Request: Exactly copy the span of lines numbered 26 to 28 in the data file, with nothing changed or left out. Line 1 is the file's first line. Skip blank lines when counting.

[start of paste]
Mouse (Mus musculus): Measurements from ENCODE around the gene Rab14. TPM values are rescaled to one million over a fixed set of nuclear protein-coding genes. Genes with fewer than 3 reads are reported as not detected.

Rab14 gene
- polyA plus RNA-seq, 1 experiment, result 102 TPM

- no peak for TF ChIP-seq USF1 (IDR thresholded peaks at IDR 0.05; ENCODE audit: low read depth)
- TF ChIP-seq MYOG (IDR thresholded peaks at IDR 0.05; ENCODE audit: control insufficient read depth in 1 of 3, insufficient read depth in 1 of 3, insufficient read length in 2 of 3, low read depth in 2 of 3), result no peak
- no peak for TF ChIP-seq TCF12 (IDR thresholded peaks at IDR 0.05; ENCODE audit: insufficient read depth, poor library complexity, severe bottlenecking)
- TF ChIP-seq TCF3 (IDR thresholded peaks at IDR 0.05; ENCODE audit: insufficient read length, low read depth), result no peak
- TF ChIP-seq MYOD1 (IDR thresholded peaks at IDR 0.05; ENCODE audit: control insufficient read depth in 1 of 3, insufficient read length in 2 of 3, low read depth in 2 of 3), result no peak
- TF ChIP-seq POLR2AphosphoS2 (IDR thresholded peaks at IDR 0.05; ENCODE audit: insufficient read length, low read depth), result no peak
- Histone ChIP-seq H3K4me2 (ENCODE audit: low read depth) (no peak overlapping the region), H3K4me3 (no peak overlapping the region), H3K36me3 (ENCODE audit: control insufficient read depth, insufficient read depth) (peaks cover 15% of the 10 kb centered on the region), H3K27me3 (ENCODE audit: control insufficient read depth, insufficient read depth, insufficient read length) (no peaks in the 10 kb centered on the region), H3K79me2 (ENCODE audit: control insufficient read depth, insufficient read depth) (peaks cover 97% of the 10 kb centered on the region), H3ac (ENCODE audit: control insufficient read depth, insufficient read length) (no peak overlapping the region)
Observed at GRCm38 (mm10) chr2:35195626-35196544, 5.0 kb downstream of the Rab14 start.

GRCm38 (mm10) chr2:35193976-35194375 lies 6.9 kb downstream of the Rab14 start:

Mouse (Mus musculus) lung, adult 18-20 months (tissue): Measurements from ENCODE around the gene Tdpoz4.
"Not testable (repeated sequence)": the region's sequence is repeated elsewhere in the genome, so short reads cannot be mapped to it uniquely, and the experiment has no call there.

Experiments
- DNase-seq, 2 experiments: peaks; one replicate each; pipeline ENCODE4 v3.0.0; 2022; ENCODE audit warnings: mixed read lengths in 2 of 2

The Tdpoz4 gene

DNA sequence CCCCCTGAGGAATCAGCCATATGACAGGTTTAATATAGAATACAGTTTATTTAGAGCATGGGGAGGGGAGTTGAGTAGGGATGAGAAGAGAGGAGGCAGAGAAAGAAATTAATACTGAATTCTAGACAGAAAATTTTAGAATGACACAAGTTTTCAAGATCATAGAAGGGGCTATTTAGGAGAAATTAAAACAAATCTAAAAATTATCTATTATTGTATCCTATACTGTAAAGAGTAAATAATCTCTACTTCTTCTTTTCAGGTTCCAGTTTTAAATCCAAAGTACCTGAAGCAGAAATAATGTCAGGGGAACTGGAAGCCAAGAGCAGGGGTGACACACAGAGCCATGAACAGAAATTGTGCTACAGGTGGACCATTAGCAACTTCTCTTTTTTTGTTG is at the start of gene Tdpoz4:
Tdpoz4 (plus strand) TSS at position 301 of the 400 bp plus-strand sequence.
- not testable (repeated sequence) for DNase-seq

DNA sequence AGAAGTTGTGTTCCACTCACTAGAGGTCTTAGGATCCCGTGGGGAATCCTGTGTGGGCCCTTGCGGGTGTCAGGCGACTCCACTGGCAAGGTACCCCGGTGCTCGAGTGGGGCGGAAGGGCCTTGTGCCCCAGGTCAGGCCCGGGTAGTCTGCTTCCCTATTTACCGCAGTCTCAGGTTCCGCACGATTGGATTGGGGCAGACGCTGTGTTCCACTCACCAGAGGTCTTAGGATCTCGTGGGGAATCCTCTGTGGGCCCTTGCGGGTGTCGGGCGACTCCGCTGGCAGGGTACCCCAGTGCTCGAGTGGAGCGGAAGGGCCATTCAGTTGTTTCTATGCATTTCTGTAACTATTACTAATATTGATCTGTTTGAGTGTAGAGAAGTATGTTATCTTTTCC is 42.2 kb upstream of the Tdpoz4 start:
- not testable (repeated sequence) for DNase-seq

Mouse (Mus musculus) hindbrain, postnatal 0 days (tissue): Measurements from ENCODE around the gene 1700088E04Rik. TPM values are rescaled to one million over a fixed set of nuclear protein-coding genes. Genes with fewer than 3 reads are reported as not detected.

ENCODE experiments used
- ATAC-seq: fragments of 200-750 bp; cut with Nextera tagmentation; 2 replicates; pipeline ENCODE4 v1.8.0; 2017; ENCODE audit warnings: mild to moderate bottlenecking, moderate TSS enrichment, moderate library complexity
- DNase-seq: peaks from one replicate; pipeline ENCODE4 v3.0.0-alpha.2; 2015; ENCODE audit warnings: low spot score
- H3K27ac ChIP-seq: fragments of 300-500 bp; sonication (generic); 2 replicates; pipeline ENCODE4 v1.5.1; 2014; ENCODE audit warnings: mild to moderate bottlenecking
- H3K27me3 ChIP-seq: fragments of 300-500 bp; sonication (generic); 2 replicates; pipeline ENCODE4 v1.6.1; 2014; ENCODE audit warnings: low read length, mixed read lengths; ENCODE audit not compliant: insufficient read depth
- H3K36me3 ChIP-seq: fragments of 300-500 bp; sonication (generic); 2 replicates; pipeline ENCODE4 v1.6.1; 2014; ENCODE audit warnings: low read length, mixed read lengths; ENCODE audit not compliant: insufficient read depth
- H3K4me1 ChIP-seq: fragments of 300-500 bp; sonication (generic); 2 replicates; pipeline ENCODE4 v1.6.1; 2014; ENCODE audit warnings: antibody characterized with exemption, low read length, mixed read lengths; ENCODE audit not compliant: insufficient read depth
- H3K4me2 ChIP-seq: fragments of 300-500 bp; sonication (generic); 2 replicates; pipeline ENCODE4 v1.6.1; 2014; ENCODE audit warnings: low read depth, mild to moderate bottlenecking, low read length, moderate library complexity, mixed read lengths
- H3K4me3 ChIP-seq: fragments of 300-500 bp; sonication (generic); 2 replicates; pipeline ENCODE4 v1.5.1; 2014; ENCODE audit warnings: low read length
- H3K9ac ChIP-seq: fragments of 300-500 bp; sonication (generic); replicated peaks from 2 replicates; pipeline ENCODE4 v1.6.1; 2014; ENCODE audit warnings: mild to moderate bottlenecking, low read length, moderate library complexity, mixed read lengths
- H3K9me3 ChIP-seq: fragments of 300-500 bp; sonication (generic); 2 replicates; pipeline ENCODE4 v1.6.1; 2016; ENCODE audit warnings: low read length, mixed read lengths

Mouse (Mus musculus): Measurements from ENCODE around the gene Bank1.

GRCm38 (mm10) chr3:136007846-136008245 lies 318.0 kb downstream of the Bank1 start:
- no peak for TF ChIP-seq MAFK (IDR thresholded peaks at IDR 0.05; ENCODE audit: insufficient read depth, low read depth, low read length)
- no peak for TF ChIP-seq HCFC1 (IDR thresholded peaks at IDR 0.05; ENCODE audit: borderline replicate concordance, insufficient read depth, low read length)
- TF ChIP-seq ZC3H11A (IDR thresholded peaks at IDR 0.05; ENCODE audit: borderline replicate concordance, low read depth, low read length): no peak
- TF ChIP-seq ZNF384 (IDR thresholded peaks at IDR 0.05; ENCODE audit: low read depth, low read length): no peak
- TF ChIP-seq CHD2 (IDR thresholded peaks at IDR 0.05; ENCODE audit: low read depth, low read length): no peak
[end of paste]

- DNase-seq: peaks from one replicate; pipeline ENCODE4 v3.0.0-alpha.2; 2015; ENCODE audit warnings: low spot score
- H3K27ac ChIP-seq: fragments of 300-500 bp; sonication (generic); 2 replicates; pipeline ENCODE4 v1.5.1; 2014; ENCODE audit warnings: mild to moderate bottlenecking
- H3K27me3 ChIP-seq: fragments of 300-500 bp; sonication (generic); 2 replicates; pipeline ENCODE4 v1.6.1; 2014; ENCODE audit warnings: low read length, mixed read lengths; ENCODE audit not compliant: insufficient read depth